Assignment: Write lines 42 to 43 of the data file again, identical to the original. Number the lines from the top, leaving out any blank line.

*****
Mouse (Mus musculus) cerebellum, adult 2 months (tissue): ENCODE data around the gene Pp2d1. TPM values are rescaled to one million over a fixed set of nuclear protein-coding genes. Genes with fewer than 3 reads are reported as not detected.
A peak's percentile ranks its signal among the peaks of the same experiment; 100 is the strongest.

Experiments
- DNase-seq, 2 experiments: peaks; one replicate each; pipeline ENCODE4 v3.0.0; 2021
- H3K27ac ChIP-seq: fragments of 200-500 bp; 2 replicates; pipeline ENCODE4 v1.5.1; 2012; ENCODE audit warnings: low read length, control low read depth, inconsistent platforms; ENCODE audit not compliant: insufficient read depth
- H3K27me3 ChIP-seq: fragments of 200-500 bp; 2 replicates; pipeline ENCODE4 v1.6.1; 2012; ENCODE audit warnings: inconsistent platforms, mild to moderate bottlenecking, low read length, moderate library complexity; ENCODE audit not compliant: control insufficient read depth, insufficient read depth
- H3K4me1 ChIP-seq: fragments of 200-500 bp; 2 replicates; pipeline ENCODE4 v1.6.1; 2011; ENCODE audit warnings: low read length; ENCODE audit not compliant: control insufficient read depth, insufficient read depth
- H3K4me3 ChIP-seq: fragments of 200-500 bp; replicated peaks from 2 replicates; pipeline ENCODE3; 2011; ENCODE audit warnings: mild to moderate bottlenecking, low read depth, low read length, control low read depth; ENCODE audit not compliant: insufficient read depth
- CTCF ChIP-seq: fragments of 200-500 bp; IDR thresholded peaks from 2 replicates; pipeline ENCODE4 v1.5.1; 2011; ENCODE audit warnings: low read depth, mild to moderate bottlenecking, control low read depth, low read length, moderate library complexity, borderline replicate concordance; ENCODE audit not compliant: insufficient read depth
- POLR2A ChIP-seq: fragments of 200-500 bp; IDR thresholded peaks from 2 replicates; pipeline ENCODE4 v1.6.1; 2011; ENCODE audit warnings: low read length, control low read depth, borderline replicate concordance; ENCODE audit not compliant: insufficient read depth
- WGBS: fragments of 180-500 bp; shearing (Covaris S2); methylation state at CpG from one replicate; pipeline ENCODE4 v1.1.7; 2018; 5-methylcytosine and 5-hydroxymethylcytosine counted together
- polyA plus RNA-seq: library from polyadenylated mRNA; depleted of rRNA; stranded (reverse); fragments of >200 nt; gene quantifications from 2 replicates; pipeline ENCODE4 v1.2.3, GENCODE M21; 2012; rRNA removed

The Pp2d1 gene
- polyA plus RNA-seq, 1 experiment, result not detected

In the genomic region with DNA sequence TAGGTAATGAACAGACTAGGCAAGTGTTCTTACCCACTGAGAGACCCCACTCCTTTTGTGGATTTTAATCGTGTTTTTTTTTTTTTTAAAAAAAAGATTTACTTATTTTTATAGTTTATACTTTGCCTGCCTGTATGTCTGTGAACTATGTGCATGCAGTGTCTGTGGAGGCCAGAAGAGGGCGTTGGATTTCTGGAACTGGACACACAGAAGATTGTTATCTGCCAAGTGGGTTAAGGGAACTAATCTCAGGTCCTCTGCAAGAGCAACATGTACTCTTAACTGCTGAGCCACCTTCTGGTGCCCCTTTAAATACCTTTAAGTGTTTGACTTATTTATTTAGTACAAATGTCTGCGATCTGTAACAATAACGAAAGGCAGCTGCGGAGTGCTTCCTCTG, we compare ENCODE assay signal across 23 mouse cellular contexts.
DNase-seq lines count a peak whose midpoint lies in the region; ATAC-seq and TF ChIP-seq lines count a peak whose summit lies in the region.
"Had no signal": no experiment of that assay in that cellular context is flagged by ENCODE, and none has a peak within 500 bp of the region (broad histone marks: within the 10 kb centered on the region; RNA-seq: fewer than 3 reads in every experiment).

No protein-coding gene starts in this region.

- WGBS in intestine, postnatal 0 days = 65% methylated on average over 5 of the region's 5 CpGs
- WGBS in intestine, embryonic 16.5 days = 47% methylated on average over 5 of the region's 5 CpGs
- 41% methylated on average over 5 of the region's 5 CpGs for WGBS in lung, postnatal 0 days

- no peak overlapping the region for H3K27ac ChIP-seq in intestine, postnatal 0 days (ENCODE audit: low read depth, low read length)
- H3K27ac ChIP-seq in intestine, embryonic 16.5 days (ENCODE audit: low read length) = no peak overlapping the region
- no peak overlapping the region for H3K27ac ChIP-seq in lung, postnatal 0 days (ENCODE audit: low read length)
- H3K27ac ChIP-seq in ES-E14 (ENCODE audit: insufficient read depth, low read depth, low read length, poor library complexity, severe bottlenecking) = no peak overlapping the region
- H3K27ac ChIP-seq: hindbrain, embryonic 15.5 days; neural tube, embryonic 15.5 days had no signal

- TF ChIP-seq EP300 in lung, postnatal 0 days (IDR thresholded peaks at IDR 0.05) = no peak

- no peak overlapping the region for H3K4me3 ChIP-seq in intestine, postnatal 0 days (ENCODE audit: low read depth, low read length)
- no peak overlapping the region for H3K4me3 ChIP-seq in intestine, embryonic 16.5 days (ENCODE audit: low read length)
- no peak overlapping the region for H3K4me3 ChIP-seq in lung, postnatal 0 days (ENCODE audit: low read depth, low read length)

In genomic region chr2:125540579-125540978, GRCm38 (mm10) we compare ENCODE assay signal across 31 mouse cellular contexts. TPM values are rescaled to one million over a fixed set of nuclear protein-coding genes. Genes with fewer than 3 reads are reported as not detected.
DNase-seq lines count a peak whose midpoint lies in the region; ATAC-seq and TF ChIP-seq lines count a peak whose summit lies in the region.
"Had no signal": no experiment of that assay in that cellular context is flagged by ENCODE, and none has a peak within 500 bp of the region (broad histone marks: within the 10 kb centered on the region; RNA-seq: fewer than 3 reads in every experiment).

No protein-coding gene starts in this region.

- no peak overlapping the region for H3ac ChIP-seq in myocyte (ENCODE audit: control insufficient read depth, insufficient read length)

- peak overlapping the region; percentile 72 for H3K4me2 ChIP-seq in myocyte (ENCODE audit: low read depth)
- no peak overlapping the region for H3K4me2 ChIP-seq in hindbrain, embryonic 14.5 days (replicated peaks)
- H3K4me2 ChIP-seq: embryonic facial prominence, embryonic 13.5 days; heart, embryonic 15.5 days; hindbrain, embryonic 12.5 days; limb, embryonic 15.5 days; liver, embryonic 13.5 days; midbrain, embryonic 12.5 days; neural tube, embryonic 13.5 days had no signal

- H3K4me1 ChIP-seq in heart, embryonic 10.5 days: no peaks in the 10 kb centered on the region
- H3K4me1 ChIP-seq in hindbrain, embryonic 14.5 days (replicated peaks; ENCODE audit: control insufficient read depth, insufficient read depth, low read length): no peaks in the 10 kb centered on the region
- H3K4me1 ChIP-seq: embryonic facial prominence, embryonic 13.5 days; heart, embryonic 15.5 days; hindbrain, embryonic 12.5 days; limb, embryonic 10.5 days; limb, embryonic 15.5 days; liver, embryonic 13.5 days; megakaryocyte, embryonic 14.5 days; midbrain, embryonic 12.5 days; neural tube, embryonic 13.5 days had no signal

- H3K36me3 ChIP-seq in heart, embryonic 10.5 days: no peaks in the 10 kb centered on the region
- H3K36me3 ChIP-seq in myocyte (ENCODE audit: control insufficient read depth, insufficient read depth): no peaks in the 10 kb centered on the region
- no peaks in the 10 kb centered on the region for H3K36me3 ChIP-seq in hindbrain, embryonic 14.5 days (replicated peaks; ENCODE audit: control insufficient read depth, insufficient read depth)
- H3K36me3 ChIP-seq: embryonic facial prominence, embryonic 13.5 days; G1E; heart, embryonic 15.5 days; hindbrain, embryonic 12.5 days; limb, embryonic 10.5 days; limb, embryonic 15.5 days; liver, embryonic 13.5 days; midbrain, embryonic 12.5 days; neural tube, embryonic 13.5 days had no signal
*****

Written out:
- H3K36me3 ChIP-seq in heart, embryonic 10.5 days: no peaks in the 10 kb centered on the region
- H3K36me3 ChIP-seq in myocyte (ENCODE audit: control insufficient read depth, insufficient read depth): no peaks in the 10 kb centered on the region